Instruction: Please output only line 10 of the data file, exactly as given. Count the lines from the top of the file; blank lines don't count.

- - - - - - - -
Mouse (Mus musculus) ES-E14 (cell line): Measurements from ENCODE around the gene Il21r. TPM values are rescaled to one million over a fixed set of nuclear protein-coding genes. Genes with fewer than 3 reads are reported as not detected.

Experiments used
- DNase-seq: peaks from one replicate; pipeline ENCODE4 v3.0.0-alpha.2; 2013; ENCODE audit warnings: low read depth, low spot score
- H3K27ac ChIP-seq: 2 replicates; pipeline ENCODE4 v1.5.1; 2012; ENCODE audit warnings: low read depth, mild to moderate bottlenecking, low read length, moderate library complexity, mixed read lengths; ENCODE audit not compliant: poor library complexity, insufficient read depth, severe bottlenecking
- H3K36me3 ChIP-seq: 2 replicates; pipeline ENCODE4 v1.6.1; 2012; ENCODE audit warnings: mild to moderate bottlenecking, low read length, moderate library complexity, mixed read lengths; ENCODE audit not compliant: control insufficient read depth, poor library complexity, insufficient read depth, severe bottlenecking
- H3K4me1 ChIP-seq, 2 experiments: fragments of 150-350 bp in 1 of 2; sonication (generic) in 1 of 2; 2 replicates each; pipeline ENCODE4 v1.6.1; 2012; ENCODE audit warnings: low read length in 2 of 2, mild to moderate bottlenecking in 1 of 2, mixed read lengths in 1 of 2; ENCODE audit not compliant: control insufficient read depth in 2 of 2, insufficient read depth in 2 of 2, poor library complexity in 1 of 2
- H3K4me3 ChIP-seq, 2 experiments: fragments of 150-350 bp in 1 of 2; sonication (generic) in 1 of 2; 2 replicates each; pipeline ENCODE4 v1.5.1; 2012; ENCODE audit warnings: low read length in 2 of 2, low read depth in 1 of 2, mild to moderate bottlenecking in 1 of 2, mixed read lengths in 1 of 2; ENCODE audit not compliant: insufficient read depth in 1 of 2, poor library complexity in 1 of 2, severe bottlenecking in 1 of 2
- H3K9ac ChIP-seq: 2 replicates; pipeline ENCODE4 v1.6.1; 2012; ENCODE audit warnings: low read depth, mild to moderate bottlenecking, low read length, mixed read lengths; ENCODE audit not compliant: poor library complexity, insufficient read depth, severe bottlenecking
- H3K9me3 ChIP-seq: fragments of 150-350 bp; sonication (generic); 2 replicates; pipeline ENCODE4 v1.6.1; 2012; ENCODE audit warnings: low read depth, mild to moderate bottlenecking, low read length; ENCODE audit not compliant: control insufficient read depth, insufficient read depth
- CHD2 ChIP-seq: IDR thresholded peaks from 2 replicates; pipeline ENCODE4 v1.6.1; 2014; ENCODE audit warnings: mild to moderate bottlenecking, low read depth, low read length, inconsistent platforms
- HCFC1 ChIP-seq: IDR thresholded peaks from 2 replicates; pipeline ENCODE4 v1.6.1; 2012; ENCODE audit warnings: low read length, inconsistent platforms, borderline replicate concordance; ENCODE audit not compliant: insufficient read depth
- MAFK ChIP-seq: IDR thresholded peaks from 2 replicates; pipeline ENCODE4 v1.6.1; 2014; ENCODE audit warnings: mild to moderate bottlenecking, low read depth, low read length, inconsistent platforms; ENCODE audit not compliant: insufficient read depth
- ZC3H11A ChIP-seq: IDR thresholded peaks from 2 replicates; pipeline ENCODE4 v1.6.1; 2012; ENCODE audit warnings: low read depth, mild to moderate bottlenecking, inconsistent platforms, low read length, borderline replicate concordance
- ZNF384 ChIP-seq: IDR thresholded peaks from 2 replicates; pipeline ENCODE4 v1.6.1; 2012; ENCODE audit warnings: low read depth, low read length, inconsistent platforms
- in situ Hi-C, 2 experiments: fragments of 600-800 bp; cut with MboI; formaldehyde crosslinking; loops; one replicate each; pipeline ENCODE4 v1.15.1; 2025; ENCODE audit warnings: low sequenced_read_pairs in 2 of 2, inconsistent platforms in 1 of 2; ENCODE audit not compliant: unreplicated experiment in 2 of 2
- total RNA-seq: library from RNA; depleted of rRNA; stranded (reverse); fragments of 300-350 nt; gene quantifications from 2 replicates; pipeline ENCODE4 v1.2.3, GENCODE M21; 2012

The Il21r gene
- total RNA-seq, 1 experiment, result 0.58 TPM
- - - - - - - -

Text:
- CHD2 ChIP-seq: IDR thresholded peaks from 2 replicates; pipeline ENCODE4 v1.6.1; 2014; ENCODE audit warnings: mild to moderate bottlenecking, low read depth, low read length, inconsistent platforms